As illustrated for example in FIG. 1, an apparatus 10 in accordance with a preferred embodiment of a present invention includes a probe 12 having a loop structure 14 and a probe 16 having an expandable push structure 18. The exemplary loop structure 14, which is supported on the distal end of a catheter body 20, supports one or more diagnostic or therapeutic elements (collectively referred to as “operative elements”) such as, for example, a plurality of spaced electrodes 22. The exemplary expandable push structure 18, which is supported near the distal end of a catheter body 24, is a basket structure consisting of a plurality of flexible splines 26. The portion of the catheter body 24 distal of the push structure 18 forms an anchor 28.

The expandable push structure 18 may be used to push the loop structure 14 against a tissue region, such as the pulmonary vein region, in order to achieve the desired level of contact between the electrodes 22 and the tissue. More specifically, the push structure 18 may be urged distally from the position illustrated in FIG. 1 so that the splines 26 engage the loop structure 14 and urge the loop structure against the tissue. The anchor 28 will preferably pass through the loop structure 14 to center the push structure 18 relative to the loop structure. The anchor will also center the push structure 18 and loop structure 14 relative to the pulmonary vein or other body orifice, which makes it easier to position the present apparatus 10 than conventional loop supporting devices.

The probes 12 and 16 may be separately directed to the anatomical region of interest, such as the left atria, and then positioned relative to one another in the manner illustrated for example in FIGS. 1 and 12A. A transseptal technique may be used to direct two separate probes through two separate sheaths (note FIG. 12A) from the right atria, through the fossa ovalis and into the left atria. One puncture may be made for each of the probes. Alternatively, given the elasticity of the membranous portion of the atrial septum, a single puncture may be made. Once one of the probes has been inserted through the puncture, the other probe can be wedged into the left atria between the inserted probe and the perimeter of the puncture. Transseptal techniques are especially useful in combination with probes having inflatable-type expandable push structures, such as those illustrated in FIGS. 10A-14.

When appropriate, another method is to arrange the probes 12 and 16 in the manner illustrated in FIG. 2 prior to inserting the apparatus 10 into a common sheath 30. Such a prearrangement of the probes 12 and 16 will result in the anchor 28 already being threaded through the loop structure 14 when the apparatus 10 exits the distal end of the sheath 30, thereby eliminating the need to thread the anchor through the loop structure at the anatomical region of interest.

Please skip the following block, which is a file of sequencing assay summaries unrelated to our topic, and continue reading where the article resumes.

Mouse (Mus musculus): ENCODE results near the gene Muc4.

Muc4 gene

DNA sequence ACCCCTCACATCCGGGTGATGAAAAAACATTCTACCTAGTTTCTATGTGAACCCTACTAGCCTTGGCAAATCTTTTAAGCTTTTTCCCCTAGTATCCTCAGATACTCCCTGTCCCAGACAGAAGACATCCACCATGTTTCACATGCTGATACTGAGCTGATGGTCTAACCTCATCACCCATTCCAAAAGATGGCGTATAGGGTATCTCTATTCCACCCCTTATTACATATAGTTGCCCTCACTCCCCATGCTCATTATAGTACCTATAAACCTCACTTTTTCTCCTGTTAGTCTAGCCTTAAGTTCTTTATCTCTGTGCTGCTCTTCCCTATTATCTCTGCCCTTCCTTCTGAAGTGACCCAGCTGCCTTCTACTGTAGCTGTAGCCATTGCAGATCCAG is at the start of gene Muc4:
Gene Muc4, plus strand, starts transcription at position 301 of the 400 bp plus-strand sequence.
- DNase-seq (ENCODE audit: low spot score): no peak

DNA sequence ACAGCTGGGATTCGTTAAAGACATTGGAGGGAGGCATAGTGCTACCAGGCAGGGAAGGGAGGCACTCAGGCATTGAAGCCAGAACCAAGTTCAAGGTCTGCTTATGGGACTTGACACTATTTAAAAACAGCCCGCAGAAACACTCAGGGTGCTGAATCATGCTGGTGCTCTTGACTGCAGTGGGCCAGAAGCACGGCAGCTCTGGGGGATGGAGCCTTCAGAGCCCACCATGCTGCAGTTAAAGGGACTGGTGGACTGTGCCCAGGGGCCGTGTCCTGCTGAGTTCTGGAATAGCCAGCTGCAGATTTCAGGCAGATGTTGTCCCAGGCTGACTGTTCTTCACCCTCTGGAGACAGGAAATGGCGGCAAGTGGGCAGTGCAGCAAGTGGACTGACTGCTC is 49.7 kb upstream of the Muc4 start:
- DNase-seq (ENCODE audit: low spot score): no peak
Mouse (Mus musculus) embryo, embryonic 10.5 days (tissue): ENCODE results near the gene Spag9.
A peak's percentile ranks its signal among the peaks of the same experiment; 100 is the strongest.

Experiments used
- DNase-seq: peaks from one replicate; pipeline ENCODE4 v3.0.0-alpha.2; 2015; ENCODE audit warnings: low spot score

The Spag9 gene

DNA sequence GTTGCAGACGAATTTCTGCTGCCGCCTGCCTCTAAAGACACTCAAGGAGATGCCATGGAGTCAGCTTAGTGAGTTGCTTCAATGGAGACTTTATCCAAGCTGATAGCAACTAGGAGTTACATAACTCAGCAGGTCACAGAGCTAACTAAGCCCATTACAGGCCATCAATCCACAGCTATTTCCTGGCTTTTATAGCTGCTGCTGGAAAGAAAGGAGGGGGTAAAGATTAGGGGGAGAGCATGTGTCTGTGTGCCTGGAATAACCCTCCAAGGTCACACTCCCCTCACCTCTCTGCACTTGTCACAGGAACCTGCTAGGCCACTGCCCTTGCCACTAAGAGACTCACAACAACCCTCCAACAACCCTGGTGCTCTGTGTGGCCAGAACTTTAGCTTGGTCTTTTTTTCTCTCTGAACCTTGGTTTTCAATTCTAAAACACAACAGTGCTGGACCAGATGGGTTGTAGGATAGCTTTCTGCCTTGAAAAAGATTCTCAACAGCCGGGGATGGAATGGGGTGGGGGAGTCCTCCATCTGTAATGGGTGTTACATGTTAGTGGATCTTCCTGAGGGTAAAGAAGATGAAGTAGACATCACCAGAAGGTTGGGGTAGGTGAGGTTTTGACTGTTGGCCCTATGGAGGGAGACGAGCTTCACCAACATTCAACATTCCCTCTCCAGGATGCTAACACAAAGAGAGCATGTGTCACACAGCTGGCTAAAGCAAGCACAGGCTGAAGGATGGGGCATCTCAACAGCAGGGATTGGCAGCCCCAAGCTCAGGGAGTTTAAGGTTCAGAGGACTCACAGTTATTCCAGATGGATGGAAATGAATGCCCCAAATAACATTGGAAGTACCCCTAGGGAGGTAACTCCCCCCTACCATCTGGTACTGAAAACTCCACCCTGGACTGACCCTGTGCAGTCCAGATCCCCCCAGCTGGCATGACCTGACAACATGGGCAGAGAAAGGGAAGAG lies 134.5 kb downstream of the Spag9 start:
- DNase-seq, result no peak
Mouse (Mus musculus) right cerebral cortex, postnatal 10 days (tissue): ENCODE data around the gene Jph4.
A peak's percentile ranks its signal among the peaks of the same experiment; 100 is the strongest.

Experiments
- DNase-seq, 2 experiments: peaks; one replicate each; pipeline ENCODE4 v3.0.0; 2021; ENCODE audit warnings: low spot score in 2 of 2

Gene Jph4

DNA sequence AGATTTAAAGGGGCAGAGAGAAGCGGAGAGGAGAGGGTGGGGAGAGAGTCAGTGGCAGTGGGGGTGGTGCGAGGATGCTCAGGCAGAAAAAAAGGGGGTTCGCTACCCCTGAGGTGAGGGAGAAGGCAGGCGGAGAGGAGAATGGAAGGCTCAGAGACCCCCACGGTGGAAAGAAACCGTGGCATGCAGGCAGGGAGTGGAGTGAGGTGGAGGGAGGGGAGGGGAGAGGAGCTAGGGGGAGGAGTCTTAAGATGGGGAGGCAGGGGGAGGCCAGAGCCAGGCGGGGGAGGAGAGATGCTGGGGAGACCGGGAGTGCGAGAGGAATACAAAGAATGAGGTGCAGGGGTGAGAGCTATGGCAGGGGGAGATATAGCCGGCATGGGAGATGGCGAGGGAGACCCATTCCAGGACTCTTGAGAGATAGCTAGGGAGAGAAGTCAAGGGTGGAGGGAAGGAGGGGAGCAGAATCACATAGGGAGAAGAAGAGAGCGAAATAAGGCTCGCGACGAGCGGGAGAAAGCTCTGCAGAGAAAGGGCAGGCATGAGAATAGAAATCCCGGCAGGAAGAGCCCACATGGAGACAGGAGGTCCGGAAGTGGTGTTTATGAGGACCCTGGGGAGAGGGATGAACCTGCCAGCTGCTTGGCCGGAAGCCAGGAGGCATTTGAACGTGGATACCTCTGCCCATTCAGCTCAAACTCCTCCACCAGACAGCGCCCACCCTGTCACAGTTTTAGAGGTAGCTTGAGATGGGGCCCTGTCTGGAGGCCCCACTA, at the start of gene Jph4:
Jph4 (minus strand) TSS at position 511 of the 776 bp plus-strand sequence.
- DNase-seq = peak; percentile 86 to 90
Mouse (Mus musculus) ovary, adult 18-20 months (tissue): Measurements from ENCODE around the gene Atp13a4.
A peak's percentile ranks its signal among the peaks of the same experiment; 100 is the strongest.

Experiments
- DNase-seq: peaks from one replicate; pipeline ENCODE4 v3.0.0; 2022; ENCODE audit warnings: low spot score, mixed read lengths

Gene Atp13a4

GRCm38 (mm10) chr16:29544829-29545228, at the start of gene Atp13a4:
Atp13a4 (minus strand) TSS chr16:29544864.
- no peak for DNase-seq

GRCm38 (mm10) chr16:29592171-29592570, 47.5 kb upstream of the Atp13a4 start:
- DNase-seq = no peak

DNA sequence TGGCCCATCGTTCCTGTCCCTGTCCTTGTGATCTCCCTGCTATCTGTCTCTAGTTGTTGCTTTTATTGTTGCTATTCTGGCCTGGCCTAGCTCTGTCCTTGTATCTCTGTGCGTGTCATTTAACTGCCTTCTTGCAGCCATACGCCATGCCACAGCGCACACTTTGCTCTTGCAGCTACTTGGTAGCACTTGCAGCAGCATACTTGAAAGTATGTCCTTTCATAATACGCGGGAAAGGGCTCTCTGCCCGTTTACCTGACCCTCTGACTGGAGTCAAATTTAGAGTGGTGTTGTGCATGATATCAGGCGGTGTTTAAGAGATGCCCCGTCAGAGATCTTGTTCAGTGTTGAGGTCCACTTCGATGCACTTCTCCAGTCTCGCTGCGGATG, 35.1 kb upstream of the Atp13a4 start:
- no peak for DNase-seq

The exemplary sheath 30 should be lubricious to reduce friction during movement of the probes 12 and 16. The proximal portion of the sheath 30 is preferably a Pebax® and stainless steel braid composite and the distal portion is a more flexible material, such as unbraided Pebax®. An introducer sheath, such as those used in combination with conventional basket catheters, may: be used when introducing the probes 12 and 16 into the sheath 30.

A wide variety of probes, loop structures, push structures, operative elements and combinations thereof may be incorporated into the apparatus 10. Additional details concerning the above-described and other probes, loop structures, push structures and operative elements is provided in the following sections of the Specification. The apparatus 10 may include all combinations of the probes, loop structures, push structures and operative elements.

III. Loop Structures

A number of exemplary catheter probes and loop structures are described below with reference to FIGS. 3A-6. Each may be used in combination with a probe including a push structure, such as those described below with reference to FIGS. 7-15, in the manner illustrated in FIGS. 1, 2 and 12A. The loops structures may also be used in combination with a sheath including a push structure, such as those described below with reference to FIGS. 16-24, in the manner illustrated in FIG. 17.

As illustrated for example in FIGS. 3A-3C, the probe 12 is preferably a catheter probe that includes a hollow, flexible catheter body 20 formed from two tubular parts, or members. The proximal member 32 is relatively long and is attached to a handle 33, while the distal member 34, which is relatively short, carries the plurality of spaced electrodes 22 or other operative elements. The proximal member 32 is typically formed from a biocompatible thermoplastic material, such as a Pebax® material (polyether block amide) and stainless steel braid composite, which has good torque transmission properties and, in some implementations, an elongate guide coil (not shown) may also be provided within the proximal member. The distal member 34 is typically formed from a softer, more flexible biocompatible thermoplastic material such as unbraided Pebax® material, polyethylene, or polyurethane. The proximal and distal members are preferably either bonded together with an overlapping thermal bond or adhesive bonded together end to end over a sleeve in what is referred to as a “butt bond.”